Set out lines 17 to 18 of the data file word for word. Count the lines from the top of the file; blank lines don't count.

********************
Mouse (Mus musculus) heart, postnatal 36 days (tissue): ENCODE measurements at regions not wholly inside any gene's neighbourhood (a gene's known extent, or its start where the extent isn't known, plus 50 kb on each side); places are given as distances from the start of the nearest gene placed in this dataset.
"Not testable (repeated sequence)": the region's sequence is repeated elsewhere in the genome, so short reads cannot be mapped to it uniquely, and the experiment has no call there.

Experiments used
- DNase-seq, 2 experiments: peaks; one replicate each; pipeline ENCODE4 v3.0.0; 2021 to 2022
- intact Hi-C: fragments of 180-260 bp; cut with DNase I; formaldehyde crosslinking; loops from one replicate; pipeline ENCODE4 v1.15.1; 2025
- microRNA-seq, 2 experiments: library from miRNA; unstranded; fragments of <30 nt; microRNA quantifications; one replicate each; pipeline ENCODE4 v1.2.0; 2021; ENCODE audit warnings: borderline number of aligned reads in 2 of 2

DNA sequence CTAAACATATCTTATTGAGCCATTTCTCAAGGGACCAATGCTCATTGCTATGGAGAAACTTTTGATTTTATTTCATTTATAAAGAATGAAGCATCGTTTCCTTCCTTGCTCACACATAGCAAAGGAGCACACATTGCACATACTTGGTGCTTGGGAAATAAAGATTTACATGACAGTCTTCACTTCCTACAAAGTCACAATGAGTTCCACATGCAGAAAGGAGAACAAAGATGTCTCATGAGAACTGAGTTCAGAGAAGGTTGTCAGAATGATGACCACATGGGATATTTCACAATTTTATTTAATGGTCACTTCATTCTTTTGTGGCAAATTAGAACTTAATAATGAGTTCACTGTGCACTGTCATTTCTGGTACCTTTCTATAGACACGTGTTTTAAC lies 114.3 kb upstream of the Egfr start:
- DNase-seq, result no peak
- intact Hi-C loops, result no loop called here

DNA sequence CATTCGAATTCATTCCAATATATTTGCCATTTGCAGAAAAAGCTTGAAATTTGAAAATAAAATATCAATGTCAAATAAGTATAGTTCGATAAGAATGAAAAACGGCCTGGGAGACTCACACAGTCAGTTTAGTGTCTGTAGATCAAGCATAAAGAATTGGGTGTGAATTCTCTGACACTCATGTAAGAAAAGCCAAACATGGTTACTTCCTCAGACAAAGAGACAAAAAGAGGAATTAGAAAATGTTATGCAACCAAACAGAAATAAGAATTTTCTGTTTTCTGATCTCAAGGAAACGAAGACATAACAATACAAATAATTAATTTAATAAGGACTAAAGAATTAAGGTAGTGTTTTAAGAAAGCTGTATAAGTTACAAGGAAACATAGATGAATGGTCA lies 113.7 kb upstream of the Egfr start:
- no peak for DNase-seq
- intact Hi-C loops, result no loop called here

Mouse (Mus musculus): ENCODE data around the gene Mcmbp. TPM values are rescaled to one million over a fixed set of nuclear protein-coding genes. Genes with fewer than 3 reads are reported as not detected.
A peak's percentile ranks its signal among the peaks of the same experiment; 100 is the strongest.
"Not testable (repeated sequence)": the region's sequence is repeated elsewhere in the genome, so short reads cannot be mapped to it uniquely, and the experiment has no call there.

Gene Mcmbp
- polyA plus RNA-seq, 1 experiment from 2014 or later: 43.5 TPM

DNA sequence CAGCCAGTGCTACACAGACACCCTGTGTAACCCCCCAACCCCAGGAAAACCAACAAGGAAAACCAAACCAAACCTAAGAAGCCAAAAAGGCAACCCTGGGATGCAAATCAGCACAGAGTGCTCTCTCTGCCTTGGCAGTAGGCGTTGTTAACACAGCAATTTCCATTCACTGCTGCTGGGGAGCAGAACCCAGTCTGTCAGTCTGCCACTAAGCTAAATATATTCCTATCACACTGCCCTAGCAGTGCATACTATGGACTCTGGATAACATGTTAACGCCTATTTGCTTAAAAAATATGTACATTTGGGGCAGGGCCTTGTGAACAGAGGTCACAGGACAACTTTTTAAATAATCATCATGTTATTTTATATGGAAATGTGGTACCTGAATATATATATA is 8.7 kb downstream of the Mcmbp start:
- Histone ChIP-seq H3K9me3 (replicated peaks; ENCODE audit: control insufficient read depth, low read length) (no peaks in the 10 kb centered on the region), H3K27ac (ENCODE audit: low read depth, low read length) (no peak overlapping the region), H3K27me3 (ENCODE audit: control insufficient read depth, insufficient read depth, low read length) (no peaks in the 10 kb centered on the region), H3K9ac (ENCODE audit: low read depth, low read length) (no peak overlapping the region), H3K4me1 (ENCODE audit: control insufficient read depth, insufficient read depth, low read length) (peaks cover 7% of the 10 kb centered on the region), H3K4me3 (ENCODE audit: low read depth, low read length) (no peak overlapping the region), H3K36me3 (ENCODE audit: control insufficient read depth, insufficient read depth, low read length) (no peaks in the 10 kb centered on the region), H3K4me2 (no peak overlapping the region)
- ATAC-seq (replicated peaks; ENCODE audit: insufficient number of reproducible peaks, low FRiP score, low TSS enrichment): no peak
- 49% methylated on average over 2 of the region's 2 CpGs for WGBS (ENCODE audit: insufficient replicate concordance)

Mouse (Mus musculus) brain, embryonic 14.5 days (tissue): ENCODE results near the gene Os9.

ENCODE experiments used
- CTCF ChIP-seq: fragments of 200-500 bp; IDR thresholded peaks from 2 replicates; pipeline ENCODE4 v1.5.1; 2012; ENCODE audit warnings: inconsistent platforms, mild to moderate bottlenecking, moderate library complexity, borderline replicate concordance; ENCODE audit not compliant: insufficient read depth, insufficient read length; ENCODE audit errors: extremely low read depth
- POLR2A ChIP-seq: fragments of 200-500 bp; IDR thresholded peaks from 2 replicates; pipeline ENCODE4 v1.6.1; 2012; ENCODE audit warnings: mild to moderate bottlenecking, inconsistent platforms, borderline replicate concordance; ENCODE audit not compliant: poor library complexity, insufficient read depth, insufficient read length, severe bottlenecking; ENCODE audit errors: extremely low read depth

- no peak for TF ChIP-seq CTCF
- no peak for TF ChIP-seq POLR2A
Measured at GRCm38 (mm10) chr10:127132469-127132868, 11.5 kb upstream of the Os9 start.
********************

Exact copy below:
- polyA plus RNA-seq, 1 experiment from 2014 or later: 43.5 TPM

DNA sequence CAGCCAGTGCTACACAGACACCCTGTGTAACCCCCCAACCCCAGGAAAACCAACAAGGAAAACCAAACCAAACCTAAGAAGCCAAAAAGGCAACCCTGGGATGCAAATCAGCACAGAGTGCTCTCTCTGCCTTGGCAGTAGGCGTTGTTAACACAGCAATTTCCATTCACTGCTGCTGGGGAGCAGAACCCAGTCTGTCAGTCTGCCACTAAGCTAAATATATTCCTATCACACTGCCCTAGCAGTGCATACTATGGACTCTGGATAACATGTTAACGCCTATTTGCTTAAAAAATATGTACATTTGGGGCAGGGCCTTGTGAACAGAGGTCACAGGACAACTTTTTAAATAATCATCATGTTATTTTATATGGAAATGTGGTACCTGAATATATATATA is 8.7 kb downstream of the Mcmbp start: